1. I took the Air Italy non-stop between LAX and MXP a few weeks back and I feel that they are silly for going seasonal. Most flights from LAX to Europe are full every day of the week regardless of season (I go to Europe about once a month from LAX). The flight on the return was much fuller than the flight going (two weeks after they started service). If they were to keep service year round they would be full within a number of months and would be able to maintain that.

  2. I suspect this is equally about Qatar wanting to get rid of its last remaining older A330s with angled seats! They probably have a few sitting around that they are much keener to get rid of than the newer 788s, saves on cabin renovation costs.

  3. @Andrew I agree, there’s no way LAX doesn’t have enough demand to be year-round.

    @Kerry I was gonna write kind of the same thing. This really isn’t as surprising or as bad of a sign about the airline’s finances as it seems – the 787 is less expensive to operate than the A330, so if they were really doing that badly they’d probably want to replace the A330s with 787s ASAP. It’s probably simpler for them to keep the A330 for fleet commonality – the COO is right, they’re not big enough for a mixed long-haul fleet – and of course there’s the added benefit that Qatar gets to get rid of their A330s quicker. If anything this whole development is an indication that Air Italy is likely not as financially strained as we all thought, they’ve just gotten confused about their route plans and are trying to straighten things out.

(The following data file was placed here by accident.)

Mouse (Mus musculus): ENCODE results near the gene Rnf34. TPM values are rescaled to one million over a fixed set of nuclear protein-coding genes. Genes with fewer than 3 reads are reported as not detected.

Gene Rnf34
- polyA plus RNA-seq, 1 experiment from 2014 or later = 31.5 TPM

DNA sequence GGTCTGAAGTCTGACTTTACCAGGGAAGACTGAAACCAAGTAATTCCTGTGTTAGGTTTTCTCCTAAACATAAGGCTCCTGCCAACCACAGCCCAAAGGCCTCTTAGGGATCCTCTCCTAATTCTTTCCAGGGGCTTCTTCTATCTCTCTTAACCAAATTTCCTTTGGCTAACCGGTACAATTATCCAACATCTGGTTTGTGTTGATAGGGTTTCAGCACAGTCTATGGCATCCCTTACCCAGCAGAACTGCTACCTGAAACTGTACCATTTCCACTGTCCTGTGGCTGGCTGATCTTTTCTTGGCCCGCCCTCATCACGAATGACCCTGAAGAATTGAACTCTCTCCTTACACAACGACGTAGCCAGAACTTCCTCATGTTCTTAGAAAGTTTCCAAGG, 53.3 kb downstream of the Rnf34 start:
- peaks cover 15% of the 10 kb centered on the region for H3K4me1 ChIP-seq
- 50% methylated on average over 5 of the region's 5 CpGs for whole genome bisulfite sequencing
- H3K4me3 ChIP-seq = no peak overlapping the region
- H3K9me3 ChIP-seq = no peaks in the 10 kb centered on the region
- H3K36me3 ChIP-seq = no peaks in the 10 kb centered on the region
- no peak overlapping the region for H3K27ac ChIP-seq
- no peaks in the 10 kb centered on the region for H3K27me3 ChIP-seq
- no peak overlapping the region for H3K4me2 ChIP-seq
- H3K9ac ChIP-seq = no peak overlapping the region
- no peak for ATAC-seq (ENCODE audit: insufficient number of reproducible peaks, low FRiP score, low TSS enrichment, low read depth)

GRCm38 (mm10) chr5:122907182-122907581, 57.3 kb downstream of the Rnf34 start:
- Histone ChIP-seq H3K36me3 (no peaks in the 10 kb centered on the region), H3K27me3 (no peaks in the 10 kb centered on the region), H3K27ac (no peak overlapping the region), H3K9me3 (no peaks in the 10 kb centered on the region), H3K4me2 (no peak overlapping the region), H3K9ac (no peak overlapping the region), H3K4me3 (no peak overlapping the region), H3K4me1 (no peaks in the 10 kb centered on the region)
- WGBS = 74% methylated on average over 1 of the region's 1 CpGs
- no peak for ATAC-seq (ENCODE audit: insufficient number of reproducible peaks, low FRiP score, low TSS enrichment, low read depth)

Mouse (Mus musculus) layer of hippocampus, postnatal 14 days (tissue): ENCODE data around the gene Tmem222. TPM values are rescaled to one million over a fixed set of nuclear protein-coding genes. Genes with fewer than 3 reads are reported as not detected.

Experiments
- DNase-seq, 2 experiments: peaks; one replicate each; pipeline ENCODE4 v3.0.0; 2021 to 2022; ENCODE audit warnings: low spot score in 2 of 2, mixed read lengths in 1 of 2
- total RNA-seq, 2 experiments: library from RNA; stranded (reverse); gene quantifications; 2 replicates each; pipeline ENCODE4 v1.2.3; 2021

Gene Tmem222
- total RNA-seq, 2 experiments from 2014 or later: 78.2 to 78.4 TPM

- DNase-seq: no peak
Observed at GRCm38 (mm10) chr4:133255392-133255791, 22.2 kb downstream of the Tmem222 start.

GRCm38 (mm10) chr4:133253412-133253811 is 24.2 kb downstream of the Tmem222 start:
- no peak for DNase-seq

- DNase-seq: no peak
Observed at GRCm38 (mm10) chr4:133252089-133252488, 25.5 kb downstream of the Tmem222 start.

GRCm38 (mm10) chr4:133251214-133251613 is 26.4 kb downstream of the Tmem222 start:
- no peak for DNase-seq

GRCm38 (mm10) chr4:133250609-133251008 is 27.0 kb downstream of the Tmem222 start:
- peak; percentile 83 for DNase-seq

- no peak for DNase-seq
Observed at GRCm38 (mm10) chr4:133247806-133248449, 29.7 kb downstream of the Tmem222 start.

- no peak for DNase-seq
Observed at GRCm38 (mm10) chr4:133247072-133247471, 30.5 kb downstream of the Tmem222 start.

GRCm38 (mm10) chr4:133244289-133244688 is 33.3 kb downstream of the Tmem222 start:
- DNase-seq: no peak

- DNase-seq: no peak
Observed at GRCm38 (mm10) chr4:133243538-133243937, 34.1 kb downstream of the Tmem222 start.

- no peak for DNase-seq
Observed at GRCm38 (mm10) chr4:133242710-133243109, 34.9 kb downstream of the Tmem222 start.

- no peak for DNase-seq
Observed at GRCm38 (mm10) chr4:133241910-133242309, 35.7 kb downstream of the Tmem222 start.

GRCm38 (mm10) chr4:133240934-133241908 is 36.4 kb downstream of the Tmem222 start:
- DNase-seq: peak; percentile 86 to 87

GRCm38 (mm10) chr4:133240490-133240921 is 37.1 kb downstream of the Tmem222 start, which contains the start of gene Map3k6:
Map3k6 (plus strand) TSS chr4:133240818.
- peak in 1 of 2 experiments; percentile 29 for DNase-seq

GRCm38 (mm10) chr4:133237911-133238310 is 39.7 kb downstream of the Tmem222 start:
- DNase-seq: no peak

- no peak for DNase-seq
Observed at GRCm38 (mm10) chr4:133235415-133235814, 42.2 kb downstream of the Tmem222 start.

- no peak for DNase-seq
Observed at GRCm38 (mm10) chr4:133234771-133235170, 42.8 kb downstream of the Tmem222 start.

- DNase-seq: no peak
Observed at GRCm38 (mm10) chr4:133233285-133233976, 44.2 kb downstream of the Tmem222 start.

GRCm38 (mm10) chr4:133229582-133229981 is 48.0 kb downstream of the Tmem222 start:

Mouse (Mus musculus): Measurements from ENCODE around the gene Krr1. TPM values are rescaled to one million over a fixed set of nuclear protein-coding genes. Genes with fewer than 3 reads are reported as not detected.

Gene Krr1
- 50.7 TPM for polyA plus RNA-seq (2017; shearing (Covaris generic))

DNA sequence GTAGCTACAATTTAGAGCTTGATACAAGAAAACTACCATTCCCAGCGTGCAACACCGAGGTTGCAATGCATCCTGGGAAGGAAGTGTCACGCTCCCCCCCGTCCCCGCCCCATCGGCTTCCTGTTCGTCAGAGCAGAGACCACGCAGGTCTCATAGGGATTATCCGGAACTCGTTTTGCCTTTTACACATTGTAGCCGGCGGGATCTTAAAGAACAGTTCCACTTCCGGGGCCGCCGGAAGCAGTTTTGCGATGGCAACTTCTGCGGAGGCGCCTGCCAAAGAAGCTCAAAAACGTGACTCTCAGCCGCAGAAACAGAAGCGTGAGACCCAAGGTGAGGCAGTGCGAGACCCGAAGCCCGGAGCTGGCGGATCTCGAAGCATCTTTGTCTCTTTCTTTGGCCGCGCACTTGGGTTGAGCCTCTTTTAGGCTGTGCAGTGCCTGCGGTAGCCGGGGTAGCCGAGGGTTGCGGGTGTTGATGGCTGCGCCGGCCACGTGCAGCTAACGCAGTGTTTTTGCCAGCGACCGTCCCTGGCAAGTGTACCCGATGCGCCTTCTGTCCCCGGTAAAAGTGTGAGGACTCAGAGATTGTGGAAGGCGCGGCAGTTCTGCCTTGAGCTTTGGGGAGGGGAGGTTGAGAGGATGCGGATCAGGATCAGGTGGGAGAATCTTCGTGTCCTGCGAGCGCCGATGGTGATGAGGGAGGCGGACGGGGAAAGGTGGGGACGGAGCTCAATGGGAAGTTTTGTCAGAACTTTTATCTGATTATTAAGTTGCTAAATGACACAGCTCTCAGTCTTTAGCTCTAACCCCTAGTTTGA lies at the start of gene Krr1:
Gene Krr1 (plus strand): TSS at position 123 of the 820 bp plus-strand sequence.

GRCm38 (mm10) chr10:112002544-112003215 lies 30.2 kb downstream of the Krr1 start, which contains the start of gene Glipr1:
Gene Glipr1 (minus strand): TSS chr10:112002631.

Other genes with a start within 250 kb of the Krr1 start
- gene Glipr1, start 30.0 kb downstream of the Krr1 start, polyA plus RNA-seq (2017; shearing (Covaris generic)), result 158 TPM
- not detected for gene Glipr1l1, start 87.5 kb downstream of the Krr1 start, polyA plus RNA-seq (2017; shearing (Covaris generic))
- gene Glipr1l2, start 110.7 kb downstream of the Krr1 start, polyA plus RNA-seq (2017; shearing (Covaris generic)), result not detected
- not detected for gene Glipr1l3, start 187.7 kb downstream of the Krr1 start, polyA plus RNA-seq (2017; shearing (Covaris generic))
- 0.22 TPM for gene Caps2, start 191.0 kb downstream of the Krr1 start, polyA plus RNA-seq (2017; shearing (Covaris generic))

4. @Alex. It just takes some time to ramp up and it seems that they are forgetting to be patient. Flights were great. Left pretty much on time both directions and service in economy was pretty solid.

  5. Is Air Italy to Qatar what Vueling is to Iberia and Transavia is to Air France?
    Anyway it is silly to replace the US-Europe connections with Maldives-Kenya-Tanzania connections and to go seasonal for the US.

  6. Makes sense, it is just disappointing to over promise and under deliver. However, I flew MXP-MIA in business 2 weeks ago, great service, good food. And if you fly with a travel companion, seating and bedding is not too bad. IFE sub-par. They handed a free wifi code, but it barely worked, super slow (Panasonic). Flight was on time. Decent lounge in Milan. In Miami it arrives in a terminal with very few incoming flights, so immigration was super fast.

  7. I always thought the Qatar’s 787-9 was to replace their 787-8 as they move on… therefore this makes sense!?…

  8. If you knew the Italian leisure market, you’d know that Milan has a huge demand for charter flights in wintertime to places like Thailand and Eastern Africa. The city’s catchment area is huge – think 10 million people living within 1h30m from MXP. As this is easily the richest part of the country, it’s no surprise Air Italy sees an opportunity there.

  9. The A330neo is cheaper or about the same to fly as the B787 depending on the route, when the purchase cost is taken into consideration. Airbus have a great legacy product, and Boeing still hasn’t made a profit on the B787, so it will be interesting to see how these two planes compete in the long term.

  10. @Chris Parkinson I think the even more interesting part of that article is where it quotes Al Baker saying that by 2024 they will be operating only the A321, with no A320s or A319s. That’s unexpected…

  11. Having a mixed fleet for an airline their size doesn’t make sense financially or operationally. We think it’s a very smart move for Air Italy to stick with flying only the A330 for longhaul.